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Affordable housing in Back Bay offers new opportunities for previously unhoused and low-income individuals

A new affordable housing effort in Back Bay, completed in December 2023, created 210 affordable apartments in the area, 111 of which were designated for people formerly unhoused.

The Young Women’s Christian Association at 140 Clarendon Street in Back Bay. The historic YWCA building was converted into affordable apartments last month with designated units for individuals who are formerly homeless. ZACH SCHWARTZ/DFP PHOTOGRAPHER

140 Clarendon Street in Back Bay, home of Boston’s Young Women’s Christian Association for nearly 100 years, was converted into affordable apartments for the redevelopment project, according to a press release from the Mayor’s Office of Housing.

“The 140 Clarendon building is a historic property that is unique in many ways. It was a rare opportunity to create supportive housing in the middle of Back Bay, where land available for development is rare,” Alexander Sturke, the director of communications for the city of Boston, wrote in an email.

The Pine Street Inn, a homeless services organization, provides “on-site housing stability support to help tenants remain in their apartments” and “programs that assist with increasing their income and provide them with skills and tools to live more independently,” according to the press release. 

It will provide “wrap-around services” to formerly unhoused residents during the redevelopment process. These services aim to provide a holistic approach to ensure these residents “remain stably housed and reach their highest level of independence.”

Darcy Jameson, the vice president of development at Beacon Communities LLC, said the housing project was “in response to the humanitarian crisis” affecting people experiencing being unhoused in Boston. It is now fully occupied, Jameson said.

“The city of Boston really took a big step forward to help address [the housing problem] at scale with the 140 Clarendon redevelopment project, which I just think is fabulous,” Jameson said.

Jameson said a buyer was already looking to obtain the building in 2019, but the sale fell through during the COVID-19 pandemic. 

Beacon Communities and the Mount Vernon Company approached the state and city about implementing “something that would preserve the cultural and educational uses” of 140 Clarendon and create housing, Jameson said. Beacon Communities bought the property in 2021.

Jameson said the housing at 140 Clarendon is a low-income housing-funded tax credit project, meaning households earning 60% or below of the area median income are eligible to apply.

Beacon Communities also received Project-Based Section 8 Vouchers from the Boston Housing Authority, Jameson said. These vouchers provide housing for individuals earning up to 50% of the area’s median income.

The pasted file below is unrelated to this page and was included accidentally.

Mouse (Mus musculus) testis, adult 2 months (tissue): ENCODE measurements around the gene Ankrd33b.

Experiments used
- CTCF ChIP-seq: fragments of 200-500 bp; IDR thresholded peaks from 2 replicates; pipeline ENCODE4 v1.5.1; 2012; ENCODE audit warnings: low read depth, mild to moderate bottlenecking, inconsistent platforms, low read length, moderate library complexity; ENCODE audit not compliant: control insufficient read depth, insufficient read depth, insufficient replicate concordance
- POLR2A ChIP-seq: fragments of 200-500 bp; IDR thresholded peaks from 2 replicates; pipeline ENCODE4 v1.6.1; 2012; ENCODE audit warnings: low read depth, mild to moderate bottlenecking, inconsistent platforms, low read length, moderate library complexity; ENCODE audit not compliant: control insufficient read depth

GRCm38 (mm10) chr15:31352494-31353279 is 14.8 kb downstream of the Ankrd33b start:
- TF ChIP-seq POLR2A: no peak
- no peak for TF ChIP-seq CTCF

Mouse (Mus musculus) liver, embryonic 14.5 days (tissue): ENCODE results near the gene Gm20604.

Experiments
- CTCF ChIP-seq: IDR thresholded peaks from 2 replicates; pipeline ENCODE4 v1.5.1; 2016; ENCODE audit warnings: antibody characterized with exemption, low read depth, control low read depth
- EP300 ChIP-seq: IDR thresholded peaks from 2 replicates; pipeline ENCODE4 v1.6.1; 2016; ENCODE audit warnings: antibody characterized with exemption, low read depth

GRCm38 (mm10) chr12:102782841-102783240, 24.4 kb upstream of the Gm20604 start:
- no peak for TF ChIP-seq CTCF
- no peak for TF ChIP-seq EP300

Jameson said creating affordable housing in Back Bay gives residents access to different community services. 140 Clarendon houses commercial tenants, including the Lyric Stage Theatre and the Snowden School, which Beacon Communities retained, according to the press release.

“I think that’s really one of the benefits of having an affordable community in an urban area, especially in a community like the Back Bay where there are all these wonderful resources, and our community, as well as the broader community, has access to them equally,” Jameson said.

Janell Smith, a barista at a Tatte Bakery & Café located on Clarendon Street, said she felt the affordable housing at 140 Clarendon would be “positive for the community.”

“Housing is something that should be allotted to everybody, and especially affordable housing,” Smith said. “I know in Boston, it’s not something that, you know, is within reach of a lot of people.”

Smith said it’s important the city implemented affordable housing in Back Bay, one of the wealthiest neighborhoods in Boston, because “it brings a sense of equity.”

140 Clarendon, alongside other affordable and low-income housing projects in Boston, are not quick fixes for everyone. 

Jonathan Green, an e-commerce shopper at a Star Market branch in Back Bay, currently lives in a halfway house but is facing impending unhousing, as the extension he received expires at the end of April.

Green said he has been repeatedly turned away from housing due to a past felony conviction, and affordable housing is not an exception. 

“There’s so many barriers even with affordable housing,” Green said.

Jameson said she thinks the city is currently working towards addressing the need for creating housing that serves a wide range of people at different incomes, especially those experiencing being unhoused. 

“I think that 140 Clarendon reflects the leadership of the city and the state like no project I’ve seen in a very long time,” Jameson said.


CORRECTION: A previous version of this article misstated that this was the first affordable housing effort in Back Bay, it is not the first but the latest. The article has been updated to reflect this change.

CORRECTION: A previous version of this article said that this project was approved by the city of Boston last month. The article has been updated to reflect this error. 

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